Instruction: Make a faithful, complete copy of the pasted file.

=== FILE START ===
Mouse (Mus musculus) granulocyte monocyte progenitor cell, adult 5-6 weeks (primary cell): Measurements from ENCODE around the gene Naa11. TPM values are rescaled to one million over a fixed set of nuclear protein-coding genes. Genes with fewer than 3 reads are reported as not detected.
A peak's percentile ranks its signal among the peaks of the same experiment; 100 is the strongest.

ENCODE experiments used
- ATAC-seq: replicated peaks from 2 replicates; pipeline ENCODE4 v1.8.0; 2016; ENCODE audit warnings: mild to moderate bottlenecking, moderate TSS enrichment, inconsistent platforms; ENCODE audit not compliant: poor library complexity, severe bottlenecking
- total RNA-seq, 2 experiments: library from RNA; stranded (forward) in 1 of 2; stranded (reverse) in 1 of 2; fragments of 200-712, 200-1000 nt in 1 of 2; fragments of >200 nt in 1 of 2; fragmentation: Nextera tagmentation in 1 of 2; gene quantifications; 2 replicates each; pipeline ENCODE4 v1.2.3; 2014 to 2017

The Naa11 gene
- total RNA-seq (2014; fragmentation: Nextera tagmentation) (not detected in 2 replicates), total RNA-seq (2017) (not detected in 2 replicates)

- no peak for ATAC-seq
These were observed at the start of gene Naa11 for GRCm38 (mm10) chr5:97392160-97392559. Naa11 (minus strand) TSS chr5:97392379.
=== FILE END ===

Mouse (Mus musculus) granulocyte monocyte progenitor cell, adult 5-6 weeks (primary cell): Measurements from ENCODE around the gene Naa11. TPM values are rescaled to one million over a fixed set of nuclear protein-coding genes. Genes with fewer than 3 reads are reported as not detected.
A peak's percentile ranks its signal among the peaks of the same experiment; 100 is the strongest.

ENCODE experiments used
- ATAC-seq: replicated peaks from 2 replicates; pipeline ENCODE4 v1.8.0; 2016; ENCODE audit warnings: mild to moderate bottlenecking, moderate TSS enrichment, inconsistent platforms; ENCODE audit not compliant: poor library complexity, severe bottlenecking
- total RNA-seq, 2 experiments: library from RNA; stranded (forward) in 1 of 2; stranded (reverse) in 1 of 2; fragments of 200-712, 200-1000 nt in 1 of 2; fragments of >200 nt in 1 of 2; fragmentation: Nextera tagmentation in 1 of 2; gene quantifications; 2 replicates each; pipeline ENCODE4 v1.2.3; 2014 to 2017

The Naa11 gene
- total RNA-seq (2014; fragmentation: Nextera tagmentation) (not detected in 2 replicates), total RNA-seq (2017) (not detected in 2 replicates)

- no peak for ATAC-seq
These were observed at the start of gene Naa11 for GRCm38 (mm10) chr5:97392160-97392559. Naa11 (minus strand) TSS chr5:97392379.